Terracotta Panathenaic prize amphora (jar)

Signed by Nikias
Attributed to Sikelos

On view at The Met Fifth Avenue in Gallery 153

Obverse, Athena, with this inscription: one of the prizes from Athens. Nikias made me
Reverse, footrace, with this inscription: stadion race of men

From the second quarter of the sixth century B.C. on, victors in the contests of the Panathenaic festival in Athens were awarded a standardized amphora containing one metretes (about forty-two quarts) of olive oil from sacred groves in Attica. The official decoration on the front was a picture of a statue of Athena, fully armed. The scene on the back showed the event for which the prize was awarded.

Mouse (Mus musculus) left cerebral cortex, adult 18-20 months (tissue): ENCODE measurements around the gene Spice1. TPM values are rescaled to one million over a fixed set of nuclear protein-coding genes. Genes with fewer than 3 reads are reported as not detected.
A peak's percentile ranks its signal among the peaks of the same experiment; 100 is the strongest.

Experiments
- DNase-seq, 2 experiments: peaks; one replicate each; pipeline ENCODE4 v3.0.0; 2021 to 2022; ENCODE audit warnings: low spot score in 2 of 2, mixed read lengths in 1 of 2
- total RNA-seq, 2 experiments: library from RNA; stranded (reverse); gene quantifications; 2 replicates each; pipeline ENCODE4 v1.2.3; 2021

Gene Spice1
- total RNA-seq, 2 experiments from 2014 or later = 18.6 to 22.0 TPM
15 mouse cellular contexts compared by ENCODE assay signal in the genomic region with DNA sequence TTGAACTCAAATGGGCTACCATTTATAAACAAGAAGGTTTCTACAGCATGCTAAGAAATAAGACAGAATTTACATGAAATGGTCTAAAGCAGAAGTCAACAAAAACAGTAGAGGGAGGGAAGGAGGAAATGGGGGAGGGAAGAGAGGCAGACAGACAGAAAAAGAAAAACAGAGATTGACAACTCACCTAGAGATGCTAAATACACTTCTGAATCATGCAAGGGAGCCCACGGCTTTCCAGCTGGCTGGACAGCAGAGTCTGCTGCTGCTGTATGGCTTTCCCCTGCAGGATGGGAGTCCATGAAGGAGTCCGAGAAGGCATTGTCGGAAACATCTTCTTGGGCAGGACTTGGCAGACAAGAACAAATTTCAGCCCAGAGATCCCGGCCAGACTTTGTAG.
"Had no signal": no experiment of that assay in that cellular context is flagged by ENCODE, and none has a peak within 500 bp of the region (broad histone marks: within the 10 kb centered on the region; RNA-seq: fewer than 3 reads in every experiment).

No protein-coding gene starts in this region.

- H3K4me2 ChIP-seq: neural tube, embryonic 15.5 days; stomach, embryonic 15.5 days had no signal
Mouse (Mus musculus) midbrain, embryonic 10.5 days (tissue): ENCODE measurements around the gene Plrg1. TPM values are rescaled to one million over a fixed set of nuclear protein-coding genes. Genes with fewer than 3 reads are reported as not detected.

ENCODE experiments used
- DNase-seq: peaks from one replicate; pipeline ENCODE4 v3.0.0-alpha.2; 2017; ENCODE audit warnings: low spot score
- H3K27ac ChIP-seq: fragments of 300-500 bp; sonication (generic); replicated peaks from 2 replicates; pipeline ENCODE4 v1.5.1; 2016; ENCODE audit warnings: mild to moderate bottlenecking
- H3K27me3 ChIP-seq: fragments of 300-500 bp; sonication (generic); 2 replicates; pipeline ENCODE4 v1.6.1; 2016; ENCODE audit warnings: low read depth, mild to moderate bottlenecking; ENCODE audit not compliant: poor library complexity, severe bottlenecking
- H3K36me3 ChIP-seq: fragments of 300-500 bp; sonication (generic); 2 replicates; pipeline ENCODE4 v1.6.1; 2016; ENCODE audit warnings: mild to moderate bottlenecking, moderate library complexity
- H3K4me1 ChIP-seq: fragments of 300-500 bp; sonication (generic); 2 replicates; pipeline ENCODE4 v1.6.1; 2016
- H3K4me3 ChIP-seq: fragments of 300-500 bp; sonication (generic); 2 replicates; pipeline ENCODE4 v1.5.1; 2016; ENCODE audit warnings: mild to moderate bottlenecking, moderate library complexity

This is the earliest Panathenaic amphora in the collection of The Metropolitan Museum of Art. It is also one of the earliest of those dated between 566 and 550 B.C., a period of some experimentation. The canonic ornaments for the neck and shoulder and even the placement of the official prize inscription did not become established until the last quarter of the sixth century; in the early group, no two amphorae are alike in these details. The stadion, identified here as the competition for which the prize was won, was a race of nearly two hundred yards.

Terracotta Panathenaic prize amphora (jar), Signed by Nikias as potter, Terracotta, Greek, Attic

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Reverse view: stadion footrace of three men